I have a question from Leslie this week:
What do you find hardest to photograph and why?
Years ago, I would have responded: trees in the garden. As a magazine editor, I would send out stock photo requests for trees and, almost always, was disappointed by how few submissions we received. So I started photographing trees myself and quickly learned how challenging they can be—primarily due to their size and scale, but also because houses, shrubs, benches and cars often surrounded them, particularly in the residential landscape. You can't fit them in the viewfinder without including everything else. But over the years, I found ways to photograph trees beyond capturing the whole tree, and they eventually became one of my favorite subjects. Sometimes, just the hint of a tree is enough. Or a series of detail shots tell you more than a single image of the entire tree.
When I first began photographing Amelia Island, the ocean eluded me. It was so broad, flat and expansive. Also, hadn't everyone already photographed the ocean? How could I possibly capture anything new? After a lot of trial and error and exploring the challenge in my journal, I found that the key for me was focusing more on the way the ocean made me feel than how it looked. So I moved in close and slowed down, shooting long exposures that show the simultaneous coming and going of the tide.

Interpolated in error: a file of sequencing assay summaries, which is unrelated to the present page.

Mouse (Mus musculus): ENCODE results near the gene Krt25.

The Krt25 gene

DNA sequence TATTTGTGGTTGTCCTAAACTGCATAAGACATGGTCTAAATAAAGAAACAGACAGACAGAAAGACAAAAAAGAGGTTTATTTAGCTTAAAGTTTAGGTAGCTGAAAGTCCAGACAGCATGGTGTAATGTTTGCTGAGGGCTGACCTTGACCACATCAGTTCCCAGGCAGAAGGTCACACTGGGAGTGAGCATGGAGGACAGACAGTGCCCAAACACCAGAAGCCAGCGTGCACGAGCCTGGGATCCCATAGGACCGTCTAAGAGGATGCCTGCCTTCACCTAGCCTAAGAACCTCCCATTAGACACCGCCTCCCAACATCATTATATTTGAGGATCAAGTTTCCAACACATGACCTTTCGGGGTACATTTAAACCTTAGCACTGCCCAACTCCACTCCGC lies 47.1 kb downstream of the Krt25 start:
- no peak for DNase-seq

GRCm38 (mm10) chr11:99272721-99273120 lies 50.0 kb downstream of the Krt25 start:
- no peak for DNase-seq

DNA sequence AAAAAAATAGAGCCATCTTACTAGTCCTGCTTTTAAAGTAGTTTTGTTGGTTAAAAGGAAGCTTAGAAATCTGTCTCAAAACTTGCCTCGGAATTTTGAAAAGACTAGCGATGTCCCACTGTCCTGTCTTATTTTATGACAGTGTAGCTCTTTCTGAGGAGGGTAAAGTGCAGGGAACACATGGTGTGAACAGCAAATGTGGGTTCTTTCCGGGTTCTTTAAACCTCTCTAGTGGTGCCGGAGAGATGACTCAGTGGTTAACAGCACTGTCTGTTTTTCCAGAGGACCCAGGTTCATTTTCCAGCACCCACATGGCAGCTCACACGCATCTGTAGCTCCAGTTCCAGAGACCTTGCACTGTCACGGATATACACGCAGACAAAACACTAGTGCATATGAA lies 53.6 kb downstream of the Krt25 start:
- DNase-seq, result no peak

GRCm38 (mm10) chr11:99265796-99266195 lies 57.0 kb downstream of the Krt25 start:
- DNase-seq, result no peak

Which leads me to my greatest current challenge: How to move beyond realism to capture the way other aspects of the landscape make me feel—to create images that are more expressive and personal in nature? How to move beyond the subject to capture a mood? For me, a lot of that has to do with simplifying compositions and really exploring what compels me about a subject. Light and weather play a key role in creating mood.
And I’m finding that what I do before and after taking photographs are important pieces of the puzzle as well. Right now, I’m trying to become more aware of both my dreams and daydreams that have to do with plants, nature and the landscape. I'm contemplating symbolism in the natural world and my own connection with the earth, sea and sky. I’m also thinking about the final presentation of images: Will they be color, desaturated color, black and white, or toned? Should they be viewed small or large? As prints, in a book, covered in beeswax on a wood panel or as an element in a collage? For one who comes from an editorial background, this is a different way of thinking and of telling stories that I find challenging, creative and exciting.
I guess what I’ve learned is that when a subject both intrigues and challenges me, I just need to dive in—to explore and shoot it in as many ways as possible, to look at it from different perspectives, and to journal about the challenge, as well. That typically means taking a lot of bad photos in the process, but those breakthrough moments make it all worthwhile.
Thanks for asking, Leslie. If you have a question, please drop me a line. I always enjoy hearing from readers!